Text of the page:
I don’t think there are major changes needed, honestly, at least in personnel. I love our guys. What I do know is I need some time to digest this season and dwell on the future. 3 games from now all will be wrapped up and we’ll have 6 months to contemplate the upcoming season.

Game 3 Digest from Pacific League TV


Game 3 Box Score in English


 

Game 4 – Lotte WINS 8-1

Hamu: Hiroshi Urano (7-3, 3.63 ERA) @ Lotte: Yuki Karakawa (3-9, 4.96 ERA)

By: Steve Novosel One day after the chase for the Climax Series officially ended, joy. The Baby-Faced Killer on the bump - his first complete game in over 2 years. Lifeless offense last night - 8 run explosion tonight. And in the final game vs Hamu in 2014, a fond farewell to a baseball legend, Inaba. You could say it was a nice evening at the ballpark.
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from marines.co.jp

from marines.co.jp

After such a difficult season and a tough loss to end all chance at the climax series, this game seemed like it was a love letter to the fans.

A homegrown hero having a tough year for the second year in a row? How about Karakawa‘s line on the night:
9 IP, 7 H, 2 BB, 7 K, 1 ER on 118 pitches

Superb. And perhaps most importantly, some good feelings to take into next season.

Hot newcomer Despaigne, whom everyone desperately hopes to see camped in the #4 spot next year? 3-3 with 2 RBI, a walk, and a double.

Beloved Okada? 2-5.

Up-and-coming Takahama? A triple, walk, and a pair of runs scored.

Infielder of the future, younger brother to Yuta, Shota? Huge solo smash to left.

Captain Daichi, still very young and getting better seemingly by the inning? 2 run double.

I don’t even think our friends at Hamu are even so terribly upset at this loss as their spot in the CS is all but locked in. In fact, we had a great cheer exchange with the Hamu ouendan after the game, one of the cooler ones I’ve seen in my time in Chiba. I’ve put some video below – Fighters fans singing Kakunaka’s song, Chance 1, and Iguchi’s song.

Game 4 Digest from Pacific League TV


Kakunaka's Ouenka


Chance 1


Iguchi's Ouenka


Game 4 Box Score in English


Comments 17

  1. I read through a lot of comments on my Facebook from fans in the outfield, and I think I need to revise my opinion on the Inaba Incident yesterday.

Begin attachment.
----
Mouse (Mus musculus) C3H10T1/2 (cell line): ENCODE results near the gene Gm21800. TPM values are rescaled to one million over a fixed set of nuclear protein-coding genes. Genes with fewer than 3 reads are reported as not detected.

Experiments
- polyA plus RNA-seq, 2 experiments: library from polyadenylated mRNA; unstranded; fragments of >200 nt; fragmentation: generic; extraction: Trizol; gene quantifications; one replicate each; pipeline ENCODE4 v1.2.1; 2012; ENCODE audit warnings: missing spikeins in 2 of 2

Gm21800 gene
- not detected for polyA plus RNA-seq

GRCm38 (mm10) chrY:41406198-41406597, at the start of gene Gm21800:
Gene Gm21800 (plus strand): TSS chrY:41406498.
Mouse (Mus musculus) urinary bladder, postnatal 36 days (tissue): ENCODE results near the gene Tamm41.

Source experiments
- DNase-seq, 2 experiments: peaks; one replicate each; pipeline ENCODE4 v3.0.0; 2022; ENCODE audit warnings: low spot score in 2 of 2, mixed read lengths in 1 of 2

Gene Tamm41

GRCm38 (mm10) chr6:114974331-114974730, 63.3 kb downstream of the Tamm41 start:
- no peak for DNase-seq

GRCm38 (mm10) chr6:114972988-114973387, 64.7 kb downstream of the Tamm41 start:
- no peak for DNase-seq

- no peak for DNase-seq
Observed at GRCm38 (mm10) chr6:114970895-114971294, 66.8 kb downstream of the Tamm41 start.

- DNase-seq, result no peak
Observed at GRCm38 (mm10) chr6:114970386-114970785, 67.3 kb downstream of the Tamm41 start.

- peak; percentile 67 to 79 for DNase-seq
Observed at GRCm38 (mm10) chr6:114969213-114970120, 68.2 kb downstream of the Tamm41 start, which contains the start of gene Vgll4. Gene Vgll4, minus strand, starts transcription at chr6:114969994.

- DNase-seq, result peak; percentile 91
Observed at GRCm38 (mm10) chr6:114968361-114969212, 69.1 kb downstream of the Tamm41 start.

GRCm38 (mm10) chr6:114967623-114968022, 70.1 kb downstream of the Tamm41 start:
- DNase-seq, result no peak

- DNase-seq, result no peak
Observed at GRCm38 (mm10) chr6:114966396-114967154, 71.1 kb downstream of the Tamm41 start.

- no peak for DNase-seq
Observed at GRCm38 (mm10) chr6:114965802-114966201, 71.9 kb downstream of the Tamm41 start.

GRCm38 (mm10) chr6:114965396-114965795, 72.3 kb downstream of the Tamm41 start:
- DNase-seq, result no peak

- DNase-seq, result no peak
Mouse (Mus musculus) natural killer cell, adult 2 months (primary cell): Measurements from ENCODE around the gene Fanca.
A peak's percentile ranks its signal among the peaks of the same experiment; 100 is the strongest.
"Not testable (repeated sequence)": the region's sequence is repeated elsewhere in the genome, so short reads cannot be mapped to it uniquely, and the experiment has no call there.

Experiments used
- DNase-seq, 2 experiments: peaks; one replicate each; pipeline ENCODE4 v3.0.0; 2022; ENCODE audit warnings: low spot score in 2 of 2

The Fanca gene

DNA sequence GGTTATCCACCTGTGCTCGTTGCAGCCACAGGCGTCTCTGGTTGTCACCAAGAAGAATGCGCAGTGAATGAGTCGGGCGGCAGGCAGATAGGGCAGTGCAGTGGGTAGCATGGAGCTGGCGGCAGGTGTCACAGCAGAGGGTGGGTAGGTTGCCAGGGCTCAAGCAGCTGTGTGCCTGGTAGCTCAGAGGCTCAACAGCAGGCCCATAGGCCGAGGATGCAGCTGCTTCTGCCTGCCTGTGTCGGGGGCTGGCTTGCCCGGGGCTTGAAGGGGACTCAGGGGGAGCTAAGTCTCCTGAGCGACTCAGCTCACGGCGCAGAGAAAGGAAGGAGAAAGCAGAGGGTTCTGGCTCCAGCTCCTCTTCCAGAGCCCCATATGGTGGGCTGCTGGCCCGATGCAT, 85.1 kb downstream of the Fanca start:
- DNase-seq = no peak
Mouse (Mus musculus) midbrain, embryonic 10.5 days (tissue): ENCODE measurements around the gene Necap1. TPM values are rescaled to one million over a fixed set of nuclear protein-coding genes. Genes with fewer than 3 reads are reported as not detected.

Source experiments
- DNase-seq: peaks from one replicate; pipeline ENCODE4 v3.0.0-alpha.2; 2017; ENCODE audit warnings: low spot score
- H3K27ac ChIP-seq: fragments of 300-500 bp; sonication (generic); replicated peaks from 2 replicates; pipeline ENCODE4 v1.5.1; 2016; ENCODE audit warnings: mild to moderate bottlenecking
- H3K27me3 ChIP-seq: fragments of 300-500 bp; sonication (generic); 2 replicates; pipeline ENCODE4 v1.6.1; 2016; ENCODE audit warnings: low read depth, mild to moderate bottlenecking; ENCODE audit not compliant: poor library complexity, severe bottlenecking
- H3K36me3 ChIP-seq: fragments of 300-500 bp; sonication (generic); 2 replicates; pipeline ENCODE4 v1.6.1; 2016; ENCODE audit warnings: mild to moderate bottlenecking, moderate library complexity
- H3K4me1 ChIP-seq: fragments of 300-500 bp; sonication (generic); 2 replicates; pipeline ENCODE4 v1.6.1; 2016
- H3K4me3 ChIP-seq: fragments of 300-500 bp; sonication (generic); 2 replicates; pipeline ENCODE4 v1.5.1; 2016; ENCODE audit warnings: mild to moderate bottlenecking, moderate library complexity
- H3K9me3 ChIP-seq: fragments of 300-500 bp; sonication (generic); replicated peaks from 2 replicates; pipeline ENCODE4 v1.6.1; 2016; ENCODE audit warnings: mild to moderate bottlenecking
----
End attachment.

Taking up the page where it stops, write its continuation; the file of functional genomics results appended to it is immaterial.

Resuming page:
I do think it’s good that we fans honored the retiring Inaba by giving him hearty applause as he entered the game, and yes, the season is all but over already but I didn’t think about two things:

    1) The season was NOT over – it still isn’t – and until the point that it is actually over (at the very least) we should only be cheering our own players during the game. How do the players feel when their fans are cheering their opponent, even in a special situation like this?

    2) The situation with Ishikawa. This is the big one and I can’t believe I missed it when I wrote up the game. He’s in a battle for the rookie of the year award right now – his main competitors are on the Fighters (+ Seibu’s Takahashi). Getting another inning or two of run-free ball could have been huge for his chances to win that award, but instead he left almost immediately after the Inaba incident.

    There’s a screen capture that’s floating around on twitter of Ishikawa + Daichi looking over at their own fans cheering the guy who’s at bat, in a competitive game. Ishikawa then gives up a hit to Inaba, Fighters fans go crazy, then our Ouendan cheers ISHIKAWA! ISHIKAWA! very loudly. Too late. Kawagoe-coach comes to the mound, Masuda comes in, the two runs score.

    Ishikawa must feel horrible, as must Masuda. This is not the case as in 2009 with fans booing their own player (Nishioka) in a very contentious situation – that season was toast at that point, Nishioka had made some ill-advised comments, and the MVP fan club was in the midst of a very public divorce with the team. No, this was the case of our fans not supporting our player at a time that was (at least for him) a critical moment. We failed. It was wrong and it shouldn’t have happened.